From 1945 to 1999, there were roughly 130 civil wars that each killed at least 1,000 people.1 As of 2009, there are still many ongoing civil conflicts, e.g. in Sudan, Pakistan and Iraq. Civil wars and conflicts have been the subject of much research from many different perspectives. Historians, anthropologists, economists, political scientists, lawyers and sociologists have all studied them. It is, however, rare that these researchers cooperate and exchange ideas. For that reason, the Department of Border Region Studies organized a multidisciplinary conference entitled, 'The Roots of Civil Wars and Conflicts and Their Influence on the Transformations of State and Civil Society Institutions. held at Alsion, University of Southern Denmark, Sonderborg.
Thus, this Special Issue presents papers related to the topic of civil wars approached by scholars from different fields. The first article 'Disaggregated Perspectives on Civil War and Ethnic Conflict: Prospects of an Emerging Research Agenda., written by Tim Dertwinkel, presents an economic/political science approach to the study of civil war. The second article is Kenneth Øhlenschlæ ger Buhl's 'Legalization of Civil Wars: The Legal Institutionalization of Non-International Armed Conflicts., which presents a legal understanding of civil war. These two articles relate to the concept of civil war as well as its implications for their respective fields. The third article is Steen Bo Frandsen's 'The Breakup of a Composite State and the Construction of a National Conflict: Denmark and the Duchies in the 19th Century., which brings in a historical perspective. This article is highly empirical as Frandsen focuses on a particular location. 'A Simple Tool needed to a Complex Situation: A Development Worker's Perspective on the use of Vocational Training to Augment the Peace Process in Sudan. rounds of this special issue presenting a practitioner's perspective.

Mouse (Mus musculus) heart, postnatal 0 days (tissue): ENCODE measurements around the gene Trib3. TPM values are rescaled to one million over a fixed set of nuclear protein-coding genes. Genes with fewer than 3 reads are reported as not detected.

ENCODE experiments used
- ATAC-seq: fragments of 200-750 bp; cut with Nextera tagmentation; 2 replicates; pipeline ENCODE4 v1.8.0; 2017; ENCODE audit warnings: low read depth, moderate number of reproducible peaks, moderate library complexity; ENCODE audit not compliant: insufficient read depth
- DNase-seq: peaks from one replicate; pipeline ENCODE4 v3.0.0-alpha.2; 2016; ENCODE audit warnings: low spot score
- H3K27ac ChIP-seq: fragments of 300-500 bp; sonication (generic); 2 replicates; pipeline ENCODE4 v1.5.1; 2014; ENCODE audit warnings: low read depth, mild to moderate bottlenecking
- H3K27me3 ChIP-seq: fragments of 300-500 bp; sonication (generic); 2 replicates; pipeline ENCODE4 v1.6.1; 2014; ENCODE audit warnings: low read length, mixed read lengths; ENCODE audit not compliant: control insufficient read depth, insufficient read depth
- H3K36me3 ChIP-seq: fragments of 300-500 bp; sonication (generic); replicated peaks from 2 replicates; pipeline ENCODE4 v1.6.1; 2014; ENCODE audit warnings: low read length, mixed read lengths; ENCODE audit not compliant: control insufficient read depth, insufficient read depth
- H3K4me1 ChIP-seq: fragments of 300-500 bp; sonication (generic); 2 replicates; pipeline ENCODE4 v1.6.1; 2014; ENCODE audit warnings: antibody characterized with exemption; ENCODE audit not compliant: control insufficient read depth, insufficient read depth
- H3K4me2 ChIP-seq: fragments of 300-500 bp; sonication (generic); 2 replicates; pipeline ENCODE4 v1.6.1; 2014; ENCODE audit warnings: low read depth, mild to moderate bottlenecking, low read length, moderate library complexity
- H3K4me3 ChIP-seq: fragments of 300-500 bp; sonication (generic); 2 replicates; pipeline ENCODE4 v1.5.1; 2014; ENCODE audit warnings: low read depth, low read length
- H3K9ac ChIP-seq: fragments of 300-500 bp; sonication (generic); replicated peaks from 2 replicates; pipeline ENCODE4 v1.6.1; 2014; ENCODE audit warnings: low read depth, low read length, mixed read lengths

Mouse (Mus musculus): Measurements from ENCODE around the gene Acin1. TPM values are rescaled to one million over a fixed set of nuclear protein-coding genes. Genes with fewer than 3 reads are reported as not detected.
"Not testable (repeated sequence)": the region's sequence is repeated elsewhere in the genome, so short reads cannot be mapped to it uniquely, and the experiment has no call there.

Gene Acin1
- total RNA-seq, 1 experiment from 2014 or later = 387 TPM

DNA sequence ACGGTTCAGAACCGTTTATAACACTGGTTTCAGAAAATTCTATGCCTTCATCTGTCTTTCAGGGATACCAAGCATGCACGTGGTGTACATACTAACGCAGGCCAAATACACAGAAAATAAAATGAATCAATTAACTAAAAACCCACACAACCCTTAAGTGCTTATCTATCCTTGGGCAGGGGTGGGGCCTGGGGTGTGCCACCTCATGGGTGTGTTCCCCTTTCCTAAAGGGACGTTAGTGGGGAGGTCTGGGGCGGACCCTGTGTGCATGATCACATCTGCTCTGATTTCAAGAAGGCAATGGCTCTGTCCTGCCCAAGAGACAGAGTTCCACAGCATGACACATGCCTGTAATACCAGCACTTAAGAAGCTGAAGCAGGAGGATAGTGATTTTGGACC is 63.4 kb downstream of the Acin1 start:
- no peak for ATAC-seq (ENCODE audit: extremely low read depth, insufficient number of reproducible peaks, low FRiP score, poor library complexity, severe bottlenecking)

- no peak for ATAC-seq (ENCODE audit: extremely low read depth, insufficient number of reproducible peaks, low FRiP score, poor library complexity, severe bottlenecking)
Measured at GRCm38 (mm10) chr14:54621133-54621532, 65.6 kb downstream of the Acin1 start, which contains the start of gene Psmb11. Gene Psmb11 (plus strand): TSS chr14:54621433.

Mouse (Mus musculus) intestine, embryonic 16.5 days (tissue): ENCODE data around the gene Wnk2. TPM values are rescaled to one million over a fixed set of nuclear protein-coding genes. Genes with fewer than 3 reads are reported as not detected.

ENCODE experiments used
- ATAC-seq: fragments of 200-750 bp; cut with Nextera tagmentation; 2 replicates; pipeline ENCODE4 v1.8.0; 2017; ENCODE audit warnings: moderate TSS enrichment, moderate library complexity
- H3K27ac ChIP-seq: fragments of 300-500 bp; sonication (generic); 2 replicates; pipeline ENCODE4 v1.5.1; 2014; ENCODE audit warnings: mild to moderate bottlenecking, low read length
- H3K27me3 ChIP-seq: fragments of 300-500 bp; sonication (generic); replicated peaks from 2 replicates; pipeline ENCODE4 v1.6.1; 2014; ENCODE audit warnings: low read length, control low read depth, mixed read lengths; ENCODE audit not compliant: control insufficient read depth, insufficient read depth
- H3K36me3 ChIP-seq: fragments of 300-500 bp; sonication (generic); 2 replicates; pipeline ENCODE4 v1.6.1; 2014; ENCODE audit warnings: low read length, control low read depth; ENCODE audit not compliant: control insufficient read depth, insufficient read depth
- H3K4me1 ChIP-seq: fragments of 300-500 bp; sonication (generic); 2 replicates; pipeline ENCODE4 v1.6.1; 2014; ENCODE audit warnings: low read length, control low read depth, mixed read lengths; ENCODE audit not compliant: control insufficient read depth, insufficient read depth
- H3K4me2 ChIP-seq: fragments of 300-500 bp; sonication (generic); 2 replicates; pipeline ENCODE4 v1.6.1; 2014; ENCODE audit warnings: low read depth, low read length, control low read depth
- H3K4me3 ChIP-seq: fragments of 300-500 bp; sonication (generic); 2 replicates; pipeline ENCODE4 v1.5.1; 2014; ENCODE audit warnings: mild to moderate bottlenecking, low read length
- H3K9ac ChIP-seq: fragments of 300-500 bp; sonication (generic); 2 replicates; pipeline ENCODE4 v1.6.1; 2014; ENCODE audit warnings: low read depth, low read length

Certain constraints have made it necessary to split this Special Issue in two. The majority of papers are included here, but one of the next issues of the Journal on Ethnopolitics and Minority Issues in Europe will contain a special section devoted to the last three papers on this topic. These are a sociological and two anthropological papers: the first is entitled 'Wars, Civil Wars and State-formation in the Twentieth Century., by Lars Bo Kaspersen; and the second is Tom Trier's examination of 'Inter-Ethnic Relations in Abkhazia.; and the third is Christian Kordt Højbjerg's 'Root Causes: The Inversion of Causes and Consequences in Civil War..
Before introducing the papers in this issue, some common themes and issues are presented below. Even though the papers are drawn from different academic disciplines, they often face the same difficulties. However, the ways in which these are addressed may differ and a theme can be approached from many angles.
Civil wars are generally understood as conflicts located internally within a state's territory. However, as this collection of articles illustrates, there are significant difficulties involved in defining the concept of civil war, as well as in determining the differences between war, civil war and civil conflict. This is true both within each field of research and in the interdisciplinary research field as a whole. As Tim Dertwinkel states in the context of political economy, there is: "[...] a lack of theoretical clarity on the very concept of civil war itself and on the theoretical problem how to disentangle civil war from other forms of political violence such as military coups or large scale ethnic riots" (cf. Dertwinkel). Discrepancies between the disciplines also illustrate a lack of conceptual clarity; the legal definition of a civil war is "a non-international armed conflict" (cf. Buhl) in anthropology, civil war is "a complex concept", the definition of which depends on the context in which war occurs (cf. Højbjerg); and, in military terms, "there are no civil wars only wars" (cf. …